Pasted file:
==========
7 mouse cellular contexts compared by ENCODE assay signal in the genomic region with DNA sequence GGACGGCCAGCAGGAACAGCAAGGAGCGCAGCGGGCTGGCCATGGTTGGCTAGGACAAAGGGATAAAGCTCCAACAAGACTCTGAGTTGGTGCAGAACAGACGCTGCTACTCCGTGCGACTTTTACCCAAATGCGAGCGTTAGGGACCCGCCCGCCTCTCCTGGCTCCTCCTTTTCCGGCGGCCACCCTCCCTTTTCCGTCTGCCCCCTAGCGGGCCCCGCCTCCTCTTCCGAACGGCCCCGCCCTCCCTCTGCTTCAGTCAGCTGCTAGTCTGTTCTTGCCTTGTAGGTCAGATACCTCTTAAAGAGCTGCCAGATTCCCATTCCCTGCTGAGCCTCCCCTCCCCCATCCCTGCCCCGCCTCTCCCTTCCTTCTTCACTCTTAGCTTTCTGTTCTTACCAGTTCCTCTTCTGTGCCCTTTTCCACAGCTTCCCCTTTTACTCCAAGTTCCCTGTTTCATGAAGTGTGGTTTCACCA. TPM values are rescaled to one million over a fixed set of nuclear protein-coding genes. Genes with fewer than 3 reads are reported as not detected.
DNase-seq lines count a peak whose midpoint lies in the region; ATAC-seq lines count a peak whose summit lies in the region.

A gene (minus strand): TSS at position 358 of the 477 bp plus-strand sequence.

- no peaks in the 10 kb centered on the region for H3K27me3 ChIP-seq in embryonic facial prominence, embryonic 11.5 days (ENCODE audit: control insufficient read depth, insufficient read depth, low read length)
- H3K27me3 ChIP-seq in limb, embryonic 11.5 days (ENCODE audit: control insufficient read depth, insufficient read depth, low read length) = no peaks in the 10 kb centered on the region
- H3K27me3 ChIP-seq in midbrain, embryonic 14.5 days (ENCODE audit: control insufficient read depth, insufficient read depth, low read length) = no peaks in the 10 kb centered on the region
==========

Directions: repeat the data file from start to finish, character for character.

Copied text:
7 mouse cellular contexts compared by ENCODE assay signal in the genomic region with DNA sequence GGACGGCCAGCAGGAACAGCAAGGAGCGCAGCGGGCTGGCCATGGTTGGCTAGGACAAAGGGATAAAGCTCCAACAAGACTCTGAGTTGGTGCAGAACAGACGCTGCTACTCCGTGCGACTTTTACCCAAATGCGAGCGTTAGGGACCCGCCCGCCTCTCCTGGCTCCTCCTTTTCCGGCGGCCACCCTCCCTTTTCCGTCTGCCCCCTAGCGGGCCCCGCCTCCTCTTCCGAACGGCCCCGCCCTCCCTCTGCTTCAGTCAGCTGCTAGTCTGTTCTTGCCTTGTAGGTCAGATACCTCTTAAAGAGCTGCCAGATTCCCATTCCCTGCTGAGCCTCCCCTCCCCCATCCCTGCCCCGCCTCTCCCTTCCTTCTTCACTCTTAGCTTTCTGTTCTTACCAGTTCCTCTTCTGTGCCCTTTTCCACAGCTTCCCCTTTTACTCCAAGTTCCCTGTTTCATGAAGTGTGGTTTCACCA. TPM values are rescaled to one million over a fixed set of nuclear protein-coding genes. Genes with fewer than 3 reads are reported as not detected.
DNase-seq lines count a peak whose midpoint lies in the region; ATAC-seq lines count a peak whose summit lies in the region.

A gene (minus strand): TSS at position 358 of the 477 bp plus-strand sequence.

- no peaks in the 10 kb centered on the region for H3K27me3 ChIP-seq in embryonic facial prominence, embryonic 11.5 days (ENCODE audit: control insufficient read depth, insufficient read depth, low read length)
- H3K27me3 ChIP-seq in limb, embryonic 11.5 days (ENCODE audit: control insufficient read depth, insufficient read depth, low read length) = no peaks in the 10 kb centered on the region
- H3K27me3 ChIP-seq in midbrain, embryonic 14.5 days (ENCODE audit: control insufficient read depth, insufficient read depth, low read length) = no peaks in the 10 kb centered on the region